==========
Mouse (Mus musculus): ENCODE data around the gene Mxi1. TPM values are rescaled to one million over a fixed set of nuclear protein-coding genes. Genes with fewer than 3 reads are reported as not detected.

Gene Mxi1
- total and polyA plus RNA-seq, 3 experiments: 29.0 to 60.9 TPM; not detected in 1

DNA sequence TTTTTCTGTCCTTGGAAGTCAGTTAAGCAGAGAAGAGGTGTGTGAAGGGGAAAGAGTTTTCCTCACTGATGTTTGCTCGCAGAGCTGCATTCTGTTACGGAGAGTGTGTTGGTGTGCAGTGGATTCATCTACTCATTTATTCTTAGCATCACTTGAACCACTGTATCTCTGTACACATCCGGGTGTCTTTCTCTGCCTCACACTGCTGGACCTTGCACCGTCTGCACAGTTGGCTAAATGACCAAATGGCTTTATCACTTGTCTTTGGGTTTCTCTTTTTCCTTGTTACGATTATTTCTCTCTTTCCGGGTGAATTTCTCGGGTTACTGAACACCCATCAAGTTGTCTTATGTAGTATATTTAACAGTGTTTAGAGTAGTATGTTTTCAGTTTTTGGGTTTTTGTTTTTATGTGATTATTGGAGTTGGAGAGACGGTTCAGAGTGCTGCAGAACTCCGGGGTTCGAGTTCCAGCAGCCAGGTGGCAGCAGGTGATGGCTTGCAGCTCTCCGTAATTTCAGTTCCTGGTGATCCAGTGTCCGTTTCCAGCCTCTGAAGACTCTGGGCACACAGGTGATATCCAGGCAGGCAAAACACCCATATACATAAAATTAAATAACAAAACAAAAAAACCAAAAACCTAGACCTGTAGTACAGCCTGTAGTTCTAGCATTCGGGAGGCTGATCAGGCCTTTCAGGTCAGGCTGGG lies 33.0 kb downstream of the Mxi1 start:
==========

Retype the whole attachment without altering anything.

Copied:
Mouse (Mus musculus): ENCODE data around the gene Mxi1. TPM values are rescaled to one million over a fixed set of nuclear protein-coding genes. Genes with fewer than 3 reads are reported as not detected.

Gene Mxi1
- total and polyA plus RNA-seq, 3 experiments: 29.0 to 60.9 TPM; not detected in 1

DNA sequence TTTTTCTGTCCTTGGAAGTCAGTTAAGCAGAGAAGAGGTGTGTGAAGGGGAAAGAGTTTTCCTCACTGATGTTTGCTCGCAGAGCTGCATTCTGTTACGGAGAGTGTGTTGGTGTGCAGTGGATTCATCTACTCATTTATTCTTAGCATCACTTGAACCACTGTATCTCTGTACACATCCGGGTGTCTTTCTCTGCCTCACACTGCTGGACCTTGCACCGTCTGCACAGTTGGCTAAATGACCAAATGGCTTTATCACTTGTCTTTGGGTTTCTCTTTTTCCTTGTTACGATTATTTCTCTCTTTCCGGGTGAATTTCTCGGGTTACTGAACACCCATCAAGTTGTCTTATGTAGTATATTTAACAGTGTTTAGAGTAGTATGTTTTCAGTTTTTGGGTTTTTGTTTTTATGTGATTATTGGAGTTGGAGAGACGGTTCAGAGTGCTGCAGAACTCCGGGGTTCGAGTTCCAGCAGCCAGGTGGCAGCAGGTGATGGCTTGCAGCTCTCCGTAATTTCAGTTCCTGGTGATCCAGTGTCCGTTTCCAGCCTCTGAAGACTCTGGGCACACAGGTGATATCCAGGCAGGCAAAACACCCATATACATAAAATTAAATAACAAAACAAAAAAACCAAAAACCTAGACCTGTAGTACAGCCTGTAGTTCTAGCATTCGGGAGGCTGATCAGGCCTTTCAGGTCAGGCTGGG lies 33.0 kb downstream of the Mxi1 start: